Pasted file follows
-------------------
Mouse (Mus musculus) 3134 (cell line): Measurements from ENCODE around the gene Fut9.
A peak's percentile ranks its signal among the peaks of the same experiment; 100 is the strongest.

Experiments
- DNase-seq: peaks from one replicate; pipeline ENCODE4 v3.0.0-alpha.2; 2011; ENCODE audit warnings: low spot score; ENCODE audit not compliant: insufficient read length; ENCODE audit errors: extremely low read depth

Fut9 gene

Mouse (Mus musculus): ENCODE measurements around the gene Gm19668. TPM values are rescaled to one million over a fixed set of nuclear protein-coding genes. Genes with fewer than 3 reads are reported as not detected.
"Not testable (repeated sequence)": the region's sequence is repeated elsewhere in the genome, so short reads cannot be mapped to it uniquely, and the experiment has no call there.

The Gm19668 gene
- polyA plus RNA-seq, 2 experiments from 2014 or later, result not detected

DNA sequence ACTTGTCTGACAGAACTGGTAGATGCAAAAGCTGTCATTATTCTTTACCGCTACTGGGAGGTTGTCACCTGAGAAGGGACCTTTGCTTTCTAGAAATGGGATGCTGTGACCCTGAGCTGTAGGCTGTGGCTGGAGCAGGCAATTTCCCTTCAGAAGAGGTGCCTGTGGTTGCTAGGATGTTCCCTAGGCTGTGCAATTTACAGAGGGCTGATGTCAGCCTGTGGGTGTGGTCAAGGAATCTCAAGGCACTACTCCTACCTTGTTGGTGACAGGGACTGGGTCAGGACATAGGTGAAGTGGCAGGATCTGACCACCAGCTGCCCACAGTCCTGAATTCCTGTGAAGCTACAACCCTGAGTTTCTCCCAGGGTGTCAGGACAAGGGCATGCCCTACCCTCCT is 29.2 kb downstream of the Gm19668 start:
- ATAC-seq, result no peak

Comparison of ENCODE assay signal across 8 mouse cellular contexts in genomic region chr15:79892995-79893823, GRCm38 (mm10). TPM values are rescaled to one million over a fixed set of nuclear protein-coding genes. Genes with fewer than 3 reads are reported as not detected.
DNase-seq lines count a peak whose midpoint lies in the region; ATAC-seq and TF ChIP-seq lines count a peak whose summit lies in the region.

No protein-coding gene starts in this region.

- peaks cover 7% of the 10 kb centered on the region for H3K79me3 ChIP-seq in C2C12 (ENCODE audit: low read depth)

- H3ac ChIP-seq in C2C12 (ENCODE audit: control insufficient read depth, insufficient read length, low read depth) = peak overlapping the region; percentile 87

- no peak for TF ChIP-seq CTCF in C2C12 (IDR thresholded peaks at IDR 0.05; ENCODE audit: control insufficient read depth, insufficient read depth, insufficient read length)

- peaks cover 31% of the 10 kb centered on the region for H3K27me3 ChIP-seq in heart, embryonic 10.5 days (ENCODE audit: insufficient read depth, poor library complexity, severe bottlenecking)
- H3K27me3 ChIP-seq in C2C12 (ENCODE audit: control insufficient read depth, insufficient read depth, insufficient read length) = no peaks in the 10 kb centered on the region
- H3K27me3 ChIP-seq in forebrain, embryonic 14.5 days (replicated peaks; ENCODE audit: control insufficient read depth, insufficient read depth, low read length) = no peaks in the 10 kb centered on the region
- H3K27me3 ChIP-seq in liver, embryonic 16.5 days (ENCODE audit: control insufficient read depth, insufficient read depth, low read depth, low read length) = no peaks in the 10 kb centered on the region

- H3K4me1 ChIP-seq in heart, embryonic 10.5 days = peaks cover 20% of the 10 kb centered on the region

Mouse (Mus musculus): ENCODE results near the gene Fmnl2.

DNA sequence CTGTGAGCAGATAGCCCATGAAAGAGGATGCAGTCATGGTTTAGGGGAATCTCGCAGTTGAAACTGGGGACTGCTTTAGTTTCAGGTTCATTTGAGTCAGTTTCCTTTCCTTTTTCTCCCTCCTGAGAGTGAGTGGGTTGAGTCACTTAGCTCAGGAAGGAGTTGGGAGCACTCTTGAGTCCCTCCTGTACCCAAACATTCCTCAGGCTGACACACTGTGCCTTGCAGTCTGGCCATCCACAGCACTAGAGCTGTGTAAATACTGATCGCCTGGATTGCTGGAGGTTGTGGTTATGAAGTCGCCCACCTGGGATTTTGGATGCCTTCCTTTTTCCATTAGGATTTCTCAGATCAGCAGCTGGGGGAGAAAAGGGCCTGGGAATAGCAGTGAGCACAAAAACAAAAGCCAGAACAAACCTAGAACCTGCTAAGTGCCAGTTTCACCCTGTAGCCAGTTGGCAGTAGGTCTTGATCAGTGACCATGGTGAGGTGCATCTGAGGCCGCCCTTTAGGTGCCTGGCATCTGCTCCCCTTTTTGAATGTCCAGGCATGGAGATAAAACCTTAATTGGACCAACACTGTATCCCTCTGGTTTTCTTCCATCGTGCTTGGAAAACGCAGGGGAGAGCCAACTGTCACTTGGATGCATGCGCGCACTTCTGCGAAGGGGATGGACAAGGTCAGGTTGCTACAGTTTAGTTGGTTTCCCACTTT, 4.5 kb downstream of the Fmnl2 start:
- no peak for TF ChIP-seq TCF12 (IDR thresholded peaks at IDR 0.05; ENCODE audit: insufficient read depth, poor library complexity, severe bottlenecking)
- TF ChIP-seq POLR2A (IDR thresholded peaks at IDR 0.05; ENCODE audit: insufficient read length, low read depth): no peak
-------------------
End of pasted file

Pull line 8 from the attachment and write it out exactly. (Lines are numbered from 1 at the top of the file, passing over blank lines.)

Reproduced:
The Gm19668 gene